This still is America’s mission. If we fail to maintain the healthy tension between the claims of order and the claims of freedom which has been our principal political achievement, we will be decadent. I do not mean that by some incantation we can resurrect from the dust the men and the measures of 1787, say. Yet it lies within the realm of possibility that, given hope and prudence, informed by belief, we may enter upon an American Augustan age.

A century ago, when Brownson wrote, these United States were not ready for an Augustan age. Territorial and economic expansion were too much with the majority of the American people. But in this year of our Lord 1975, America seems to have arrived at its maximum extent, its maximum population (or nearly that), and its height of political, military, and economic power. We Americans, like the Romans in the age of Augustus, must make irrevocable choices. At that time, Rome needed to renew the idea and the reality of three Latin words that Vergil emphasizes: of labor, of pietas, of fatum. Labor signifies work, of course, particularly the cultivation and the conservation of the land. Pietas means more than our English word piety: it signifies also that reverence of which Professor Williamson spoke, and it signifies what we call “patriotism,” and it means a respect for the contract of immortal society that joins the dead, the living, and those yet unborn. Fatum means mission, or destiny: the object or end for which a nation exists. The Romans had either to give flesh to these things, or else to sink prematurely into private and public disorder, internal violence, and disaster on the frontiers.

Just so is it with us Americans now. Either we become Augustans during the next decade, perhaps, or else we fail as a people, with swift and dreadful consequences.

Certain outward parallels between the age of Caesar Augustus and our age are obvious enough. Let us consider briefly two of these: the need for the maintenance of peace, and the need for administrative reform.

The fundamental purpose of the state is the keeping of the peace. This has two aspects: the defense of the country, and the enforcement of justice. The Emperor Augustus succeeded in both. Can we so succeed?

For the keeping of peace in the world, America at the end of the Second World War was as strong as Rome had been after the defeat of Antony. In part, we Americans let slip our opportunity, and now Russia and China approach us in power. Yet our strength remains greater than that of either of these totalist dominations; and we aspire to wielding the balance of power. If we become so skillful in that art as the British were during the nineteenth century, then wars may be local, brief, and settled by diplomacy. It is not too much to think of a Pax Americana; the alternative is almost unthinkable.

Within this country, we confront the necessity for the recovery of true community—as contrasted with the drift of recent decades toward a heavy centralization which nevertheless cannot maintain order tolerably. Here, too, we need an Augustan touch. At least we have begun to think about such concerns.

Such grand undertakings are the work of statesmen, chiefly—of statesmen with Augustan talents, let us hope. But also, and still more important, we require the poet’s vision of Augustan times. I do not know whether we will find a Vergil for our dawning age—though T.S. Eliot and Robert Frost were Vergil’s heirs. However that may be, surely we can apply Vergil’s concepts labor and pietas and fatum to our own troubled era.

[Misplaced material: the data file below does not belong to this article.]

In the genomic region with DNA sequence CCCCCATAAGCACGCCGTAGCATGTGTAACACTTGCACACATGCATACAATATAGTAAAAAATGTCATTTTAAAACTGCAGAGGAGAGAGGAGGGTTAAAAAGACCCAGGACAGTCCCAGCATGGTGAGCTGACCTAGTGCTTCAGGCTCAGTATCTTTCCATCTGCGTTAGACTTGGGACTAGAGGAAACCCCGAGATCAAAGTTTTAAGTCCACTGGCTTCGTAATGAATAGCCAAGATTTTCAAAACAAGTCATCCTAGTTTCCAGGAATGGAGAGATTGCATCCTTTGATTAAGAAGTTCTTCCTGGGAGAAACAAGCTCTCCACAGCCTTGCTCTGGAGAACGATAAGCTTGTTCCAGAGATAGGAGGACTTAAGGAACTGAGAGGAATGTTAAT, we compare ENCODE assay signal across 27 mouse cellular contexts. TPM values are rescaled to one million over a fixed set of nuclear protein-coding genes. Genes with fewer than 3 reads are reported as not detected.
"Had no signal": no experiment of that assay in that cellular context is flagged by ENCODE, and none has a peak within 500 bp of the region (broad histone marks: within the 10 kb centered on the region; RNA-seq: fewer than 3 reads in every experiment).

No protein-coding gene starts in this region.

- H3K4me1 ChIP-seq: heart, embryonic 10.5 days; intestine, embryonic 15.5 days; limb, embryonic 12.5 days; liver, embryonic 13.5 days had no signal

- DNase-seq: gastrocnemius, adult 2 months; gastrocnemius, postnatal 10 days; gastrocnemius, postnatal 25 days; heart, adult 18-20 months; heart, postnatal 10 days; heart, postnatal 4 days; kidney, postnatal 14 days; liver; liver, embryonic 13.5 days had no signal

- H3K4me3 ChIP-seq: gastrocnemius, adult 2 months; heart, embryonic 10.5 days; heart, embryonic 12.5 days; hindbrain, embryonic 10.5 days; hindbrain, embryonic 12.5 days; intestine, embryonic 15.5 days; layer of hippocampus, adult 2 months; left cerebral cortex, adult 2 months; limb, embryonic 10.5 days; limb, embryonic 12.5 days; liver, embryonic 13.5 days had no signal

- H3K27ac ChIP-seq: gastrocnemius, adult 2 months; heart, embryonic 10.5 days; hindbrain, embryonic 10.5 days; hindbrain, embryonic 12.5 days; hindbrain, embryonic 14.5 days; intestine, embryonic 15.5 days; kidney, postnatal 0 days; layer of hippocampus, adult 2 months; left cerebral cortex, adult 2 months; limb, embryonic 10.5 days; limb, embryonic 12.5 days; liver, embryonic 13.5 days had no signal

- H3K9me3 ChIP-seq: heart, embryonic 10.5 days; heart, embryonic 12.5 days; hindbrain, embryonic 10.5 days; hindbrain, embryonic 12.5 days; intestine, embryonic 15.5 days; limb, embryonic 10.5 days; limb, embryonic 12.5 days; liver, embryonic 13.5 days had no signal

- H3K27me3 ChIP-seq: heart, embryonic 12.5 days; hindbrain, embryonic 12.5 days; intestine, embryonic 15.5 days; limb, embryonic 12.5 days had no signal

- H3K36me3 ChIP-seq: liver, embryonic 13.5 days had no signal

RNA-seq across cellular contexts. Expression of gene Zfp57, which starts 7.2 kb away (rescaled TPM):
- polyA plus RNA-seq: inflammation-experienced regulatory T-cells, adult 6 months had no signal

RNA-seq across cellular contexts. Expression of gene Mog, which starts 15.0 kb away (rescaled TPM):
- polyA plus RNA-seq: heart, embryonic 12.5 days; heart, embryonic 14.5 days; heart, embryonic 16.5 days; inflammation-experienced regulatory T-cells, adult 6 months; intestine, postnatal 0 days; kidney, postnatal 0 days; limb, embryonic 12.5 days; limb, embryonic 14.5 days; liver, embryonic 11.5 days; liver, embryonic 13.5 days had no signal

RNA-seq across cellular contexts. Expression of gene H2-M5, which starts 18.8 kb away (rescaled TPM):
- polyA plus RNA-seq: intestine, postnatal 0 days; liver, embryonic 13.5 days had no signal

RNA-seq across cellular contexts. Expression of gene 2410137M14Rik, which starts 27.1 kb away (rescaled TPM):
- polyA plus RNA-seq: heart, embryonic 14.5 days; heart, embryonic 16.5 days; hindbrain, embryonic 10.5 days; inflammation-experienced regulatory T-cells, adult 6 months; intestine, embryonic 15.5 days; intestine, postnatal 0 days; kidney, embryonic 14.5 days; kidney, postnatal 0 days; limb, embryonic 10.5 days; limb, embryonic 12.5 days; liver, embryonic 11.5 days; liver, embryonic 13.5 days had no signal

First, this word labor. The swift diminishing of our American sources of energy, and the waste or neglect of much of our arable land, now are apparent to most of us. Vergil called for a renewal of the land, and of rural life, ravaged by decades of civil strife; we are summoned to make amends for our own economic wantonness. George Santayana wrote about 1913 that the American liberals had subordinated quality to quantity—in economic life, as in other matters. Now, Santayana remarked, the liberal philanthropists are preparing an absolute subjection of the individual, in soul and body, to the instincts of the majority — the most cruel and unprogressive of masters; and I am not sure that the liberal maxim ‘the greatest happiness of the greatest number’ has not lost whatever was just or generous in its intent and come to mean the greatest idleness of the largest possible population.

But work, as Orestes Brownson said often, is good, not evil. The recovery of work with purpose; work which is qualitative as quantitative; especially work on the land, which seems to be regaining its place in the balance of the American economy—these concerns are as pressing for us as were similar concerns in the age of Augustus. We must emancipate ourselves from the delusion of the greatest idleness for the largest possible population. And this is an undertaking for many Americans, working singly and in concert—not for public men only.

Second, this word pietas. It implies reverence, a concept thoroughly neglected in most American schools for most of this century: reverence for the divine, reverence for the soul, reverence for our cultural inheritance. It implies concern: concern for our family, our home, our little community, our country, and for those who will come after us in this land. It implies duty: moral obligations to our fellows and to our commonwealth. It implies what Edmund Burke called the contract of eternal society—the community of souls. It involves also that sort of patriotism which Burke had in mind when he declared, For us to love our country, our country ought to be lovely.